I can still remember how my mother always leave me in front of the wet market entrance every time she buys our food supplies. I don’t really know exactly the reason why she did it, maybe because she didn’t want me to go inside while carrying all the school stuff. I was in kindergarten then. She used to pick me up from school after her work.
That was ages ago. As I grew up, I enjoyed going to the market. I and my brother would often volunteer to wake up early, head to the market instead of our parents. Such memories flashed back after I, together with my friends here in Tokyo, went to Tsukiji Market last Saturday. Our mini-photo walk started from 2230H at Yurakucho at ended around 1130H at Tsukiji Market. That’s how crazy we were. We arrived in Tsukiji around 4 am and was greeted by an announcement that tuna auction is not yet opened to the public since the March 11 earthquake. Tuna auction usually attracts hundreds of foreigners and locals. And with that we have to wait for five more hours before we can go inside the market. But it was getting busy already.
I was very sleepy but I still managed to shoot. I was sleep shooting and sleep walking most of the time. The place was getting busier and busier by each second. Lots of people are coming in and to our surprise, there was already long queue in one of the sushi bars. Mind you, it was still 5 am. We were hungry but we didn’t fall in line. Instead, we went to a nearby café for our breakfast. And then it was 9 o’clock, time to wander around the market. Geared-up with our cameras and lenses, we aimed on every subject worth capturing. I was trigger happy. But later on, I become more interested on what’s happening around. From the Harry-potterish improvised vehicles to the way customers negotiate to seller to how everything was arranged that I forgot to click my shutter.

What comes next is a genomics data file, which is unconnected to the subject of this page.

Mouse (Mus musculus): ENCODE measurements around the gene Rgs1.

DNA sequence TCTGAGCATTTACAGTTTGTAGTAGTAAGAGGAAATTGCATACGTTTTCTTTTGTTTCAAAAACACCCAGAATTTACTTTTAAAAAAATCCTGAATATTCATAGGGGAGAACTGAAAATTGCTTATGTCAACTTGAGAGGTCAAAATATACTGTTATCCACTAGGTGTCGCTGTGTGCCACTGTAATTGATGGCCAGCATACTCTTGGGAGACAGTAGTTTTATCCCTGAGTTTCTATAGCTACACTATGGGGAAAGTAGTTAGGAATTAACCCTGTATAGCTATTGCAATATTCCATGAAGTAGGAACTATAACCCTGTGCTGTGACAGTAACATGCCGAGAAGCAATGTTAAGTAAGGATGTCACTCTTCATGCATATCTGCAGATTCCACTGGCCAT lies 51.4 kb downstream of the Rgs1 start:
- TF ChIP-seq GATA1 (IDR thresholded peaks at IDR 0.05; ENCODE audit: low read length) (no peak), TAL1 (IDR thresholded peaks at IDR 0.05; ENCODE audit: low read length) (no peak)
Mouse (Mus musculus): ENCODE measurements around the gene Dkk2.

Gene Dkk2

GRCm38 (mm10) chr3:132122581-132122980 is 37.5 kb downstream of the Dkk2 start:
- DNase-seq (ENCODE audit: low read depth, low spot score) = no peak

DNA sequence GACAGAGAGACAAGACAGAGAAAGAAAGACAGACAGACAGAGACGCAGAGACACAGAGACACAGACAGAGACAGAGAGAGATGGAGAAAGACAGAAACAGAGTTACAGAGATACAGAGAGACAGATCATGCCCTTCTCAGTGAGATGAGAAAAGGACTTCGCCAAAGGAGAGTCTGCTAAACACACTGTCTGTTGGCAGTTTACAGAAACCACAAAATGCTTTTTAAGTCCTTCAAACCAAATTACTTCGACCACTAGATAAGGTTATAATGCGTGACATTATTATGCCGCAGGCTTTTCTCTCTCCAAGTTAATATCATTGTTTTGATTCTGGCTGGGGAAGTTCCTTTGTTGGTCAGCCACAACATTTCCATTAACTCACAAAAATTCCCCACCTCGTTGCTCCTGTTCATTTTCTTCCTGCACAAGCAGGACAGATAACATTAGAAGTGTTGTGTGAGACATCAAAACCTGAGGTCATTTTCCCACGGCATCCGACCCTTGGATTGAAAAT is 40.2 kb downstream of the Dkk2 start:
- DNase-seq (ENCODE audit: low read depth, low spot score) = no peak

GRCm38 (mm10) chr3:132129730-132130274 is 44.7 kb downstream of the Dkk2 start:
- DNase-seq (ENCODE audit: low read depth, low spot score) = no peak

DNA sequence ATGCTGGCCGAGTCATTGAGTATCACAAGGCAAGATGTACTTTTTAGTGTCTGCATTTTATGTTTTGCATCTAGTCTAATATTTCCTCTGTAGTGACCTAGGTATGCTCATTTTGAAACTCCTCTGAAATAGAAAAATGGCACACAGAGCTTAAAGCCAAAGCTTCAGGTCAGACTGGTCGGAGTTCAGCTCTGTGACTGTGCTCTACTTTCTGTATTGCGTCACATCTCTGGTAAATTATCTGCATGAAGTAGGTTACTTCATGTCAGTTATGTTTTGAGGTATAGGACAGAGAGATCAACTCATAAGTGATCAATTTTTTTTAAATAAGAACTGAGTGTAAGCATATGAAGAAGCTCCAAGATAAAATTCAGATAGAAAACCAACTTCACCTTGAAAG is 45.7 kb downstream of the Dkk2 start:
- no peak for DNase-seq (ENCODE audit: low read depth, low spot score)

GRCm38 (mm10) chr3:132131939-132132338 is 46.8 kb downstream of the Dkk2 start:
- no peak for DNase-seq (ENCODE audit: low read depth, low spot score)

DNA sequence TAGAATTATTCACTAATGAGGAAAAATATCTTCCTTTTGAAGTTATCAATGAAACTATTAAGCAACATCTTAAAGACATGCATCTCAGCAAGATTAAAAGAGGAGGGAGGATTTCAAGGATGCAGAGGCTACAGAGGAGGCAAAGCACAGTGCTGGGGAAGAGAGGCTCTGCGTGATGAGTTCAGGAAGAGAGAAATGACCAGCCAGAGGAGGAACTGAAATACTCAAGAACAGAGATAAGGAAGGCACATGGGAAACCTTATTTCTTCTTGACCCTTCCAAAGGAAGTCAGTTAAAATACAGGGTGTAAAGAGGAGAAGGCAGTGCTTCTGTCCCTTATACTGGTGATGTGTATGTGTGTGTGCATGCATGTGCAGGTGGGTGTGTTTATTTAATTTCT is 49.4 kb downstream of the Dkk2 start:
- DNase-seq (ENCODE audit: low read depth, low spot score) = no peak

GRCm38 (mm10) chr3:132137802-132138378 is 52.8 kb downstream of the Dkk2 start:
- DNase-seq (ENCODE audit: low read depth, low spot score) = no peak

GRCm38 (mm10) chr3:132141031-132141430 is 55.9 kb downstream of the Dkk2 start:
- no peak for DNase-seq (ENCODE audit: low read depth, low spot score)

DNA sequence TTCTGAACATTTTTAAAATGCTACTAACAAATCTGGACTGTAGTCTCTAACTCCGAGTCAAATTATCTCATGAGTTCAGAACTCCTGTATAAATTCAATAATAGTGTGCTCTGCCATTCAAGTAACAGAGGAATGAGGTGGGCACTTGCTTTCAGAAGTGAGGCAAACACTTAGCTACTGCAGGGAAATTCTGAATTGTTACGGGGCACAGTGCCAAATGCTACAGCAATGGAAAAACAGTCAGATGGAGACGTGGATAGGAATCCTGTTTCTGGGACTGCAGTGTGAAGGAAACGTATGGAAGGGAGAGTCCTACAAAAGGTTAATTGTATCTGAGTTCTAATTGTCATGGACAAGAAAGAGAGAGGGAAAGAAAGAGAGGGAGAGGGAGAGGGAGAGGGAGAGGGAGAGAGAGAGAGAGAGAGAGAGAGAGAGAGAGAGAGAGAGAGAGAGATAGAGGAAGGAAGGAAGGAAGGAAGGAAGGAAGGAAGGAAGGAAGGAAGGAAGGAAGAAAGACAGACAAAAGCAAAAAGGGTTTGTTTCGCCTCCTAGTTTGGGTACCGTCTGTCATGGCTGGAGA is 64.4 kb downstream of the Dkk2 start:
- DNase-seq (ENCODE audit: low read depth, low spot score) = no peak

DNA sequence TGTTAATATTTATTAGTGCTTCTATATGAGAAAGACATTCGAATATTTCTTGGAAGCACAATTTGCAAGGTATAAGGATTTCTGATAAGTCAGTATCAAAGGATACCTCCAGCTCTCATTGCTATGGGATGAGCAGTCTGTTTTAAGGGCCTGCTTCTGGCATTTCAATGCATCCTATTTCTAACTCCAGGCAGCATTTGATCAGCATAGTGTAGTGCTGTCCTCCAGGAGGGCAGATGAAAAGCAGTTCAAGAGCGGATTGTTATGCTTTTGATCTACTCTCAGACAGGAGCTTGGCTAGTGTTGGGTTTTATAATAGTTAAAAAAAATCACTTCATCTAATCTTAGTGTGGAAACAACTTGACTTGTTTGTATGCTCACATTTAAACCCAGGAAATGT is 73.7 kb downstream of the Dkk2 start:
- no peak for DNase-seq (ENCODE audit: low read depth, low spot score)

whirlwind of people
throws uncomfortable stare
What impresses me the most was how they slice the tuna. Just by looking at it, an oriental feeling can envelope you right away. The movement of the butcher, the knives are in perfect harmony. I was in awe. On the store walls you can also see news articles, photos and accomplishments of the shop. How I wish the tuna auction was open to public that time. It would have been more awesome. A few days later, a news article came out that says Tsukiji Market is open to public again. However, its quality control is too strict that some parts of the fish are easily considered as waste right away. Here's my friend Rad's entry.
It was a long yet a very enriching day for me. Aside from another glimpse of market life, my friends taught me on how to be confident in asking strangers for their photos. Some people are not comfortable to be photographed so it’s better to get their nods before shooting to avoid trouble. Would that mean I will taking less from behind shots from here on? I don’t know. The photo below sums up this experience. A hard day ends with a reward.
Would I do this kind of photowalk again? Definitely whether I could get any sleep or none at all.